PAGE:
Though never shy about advocating tighter handgun controls, The Tennessean is refusing this week to publish a family-oriented comic strip advocating handgun safety.
“Arlo & Janis” is a regular feature in The Tennessean and 600 other daily papers. In 12 strips, running last week and this week, the cartoonist shows two teenage boys playing with a handgun. (A sample strip from the series appears below.) There’s a nervous moment, but the boys get only a parental scolding and a warning about the dangers of having a gun in the house.
Without explanation, The Tennessean opted not to run the entire series and instead substituted some old strips supplied by the syndication company that distributes “Arlo & Janis.”
“I don’t understand,” said Jimmy Johnson, who’s been drawing the strip for 13 years. “If you have a gun and a teenager in the same house, you need to make sure the gun is secure. I don’t see how anyone could object to that.”
Johnson said it was “depressing” that The Tennessean did not run the strips. He also said he was surprised to learn that the paper editorially supports strict handgun controls.
“The only complaints I received were from right-wing gun nuts who thought I was trying to convey some sort of liberal, gun-control message,” Johnson said.
Numerous other newspapers in the state decided to run the series. Editors at papers in Memphis, Jackson, Knoxville, Murfreesboro, and Shelbyville said they saw nothing wrong with the series and had received no complaints about it. At The Knoxville News-Sentinel, editor Harry Moskos said he saw “nothing in the strip that would upset anyone,” adding that he had learned from experience to “leave the comics page alone. You upset more people by trying to be a censor.”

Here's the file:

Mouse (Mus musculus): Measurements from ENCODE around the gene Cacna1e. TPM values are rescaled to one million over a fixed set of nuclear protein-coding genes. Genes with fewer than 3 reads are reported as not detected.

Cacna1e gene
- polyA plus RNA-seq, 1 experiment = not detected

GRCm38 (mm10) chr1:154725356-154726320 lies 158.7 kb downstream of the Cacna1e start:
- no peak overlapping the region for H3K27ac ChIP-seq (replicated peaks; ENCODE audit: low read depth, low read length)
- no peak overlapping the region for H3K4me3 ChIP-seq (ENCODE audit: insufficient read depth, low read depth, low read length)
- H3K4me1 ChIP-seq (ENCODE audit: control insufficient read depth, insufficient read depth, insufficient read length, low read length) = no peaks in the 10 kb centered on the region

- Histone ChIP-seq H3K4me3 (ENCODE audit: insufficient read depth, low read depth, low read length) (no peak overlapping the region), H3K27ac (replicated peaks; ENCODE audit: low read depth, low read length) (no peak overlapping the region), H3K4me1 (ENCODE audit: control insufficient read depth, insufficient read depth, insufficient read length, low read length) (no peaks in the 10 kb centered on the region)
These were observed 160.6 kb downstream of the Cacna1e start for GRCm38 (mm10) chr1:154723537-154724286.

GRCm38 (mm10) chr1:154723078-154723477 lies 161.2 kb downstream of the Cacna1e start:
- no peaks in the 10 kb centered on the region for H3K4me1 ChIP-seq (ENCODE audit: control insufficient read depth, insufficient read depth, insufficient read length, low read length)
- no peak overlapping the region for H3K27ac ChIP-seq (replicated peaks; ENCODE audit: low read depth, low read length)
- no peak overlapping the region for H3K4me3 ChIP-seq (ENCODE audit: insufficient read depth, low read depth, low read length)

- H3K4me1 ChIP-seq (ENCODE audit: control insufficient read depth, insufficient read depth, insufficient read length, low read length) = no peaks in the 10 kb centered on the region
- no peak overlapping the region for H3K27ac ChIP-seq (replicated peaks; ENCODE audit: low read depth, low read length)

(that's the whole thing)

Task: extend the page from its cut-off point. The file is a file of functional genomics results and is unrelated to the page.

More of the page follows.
Amy Lago, the strip’s editor, said about 50 papers had requested alternative episodes of “Arlo & Janis.” Lago said she didn’t know how many papers had actually pulled the handgun series.
“Some editors just don’t want to deal with phone calls,” she said.
According to Tennessean editor Frank Sutherland, the syndicate sent the newspaper two sets of “Arlo & Janis” stripsthe handgun series and the alternative strips. Both were brought to him by features editors “for evaluation,” Sutherland says. He decided to yank the handgun series, he says, after discussing the issue with “a number of staff members and some people outside the newsroom to get opinions.” For some of those people, Sutherland said, the strip’s “moral lesson did not come across effectively until the second week”; others were concerned readers might think the first week’s strips were “flippant about a sensitive issue.”
Although the paper has offered no explanation to readers, Sutherland said Tuesday that he had planned all along to “reproduce both weeks of the strip at one time in our ‘Perspective’ section, along with a story on the issue.” He added there won’t be enough space in the paper to reprint the 12 strips for at least two more weeks.
It’s hard to believe that Sutherland, the editor of a large metropolitan daily, and his staff spent so much time debating the moral implications of an innocuous, feel-good comic strip. Three weeks from now when the strips appear, maybe Sutherland can explain what all the fuss was about.
“Here’s a pretty good offer,” begins the sales letter from the Nashville Business Journal. The customer pays for an ad in a one-time-only special section “and the other 51 weeks’ exposure are free!”
Fifty-one weeks of free ads? Not bad. Not true, either. Further down, the letter mentions that the special section is so popular, “it serves as a year-round reference tool.” And that, apparently, is the only free “exposure” you get.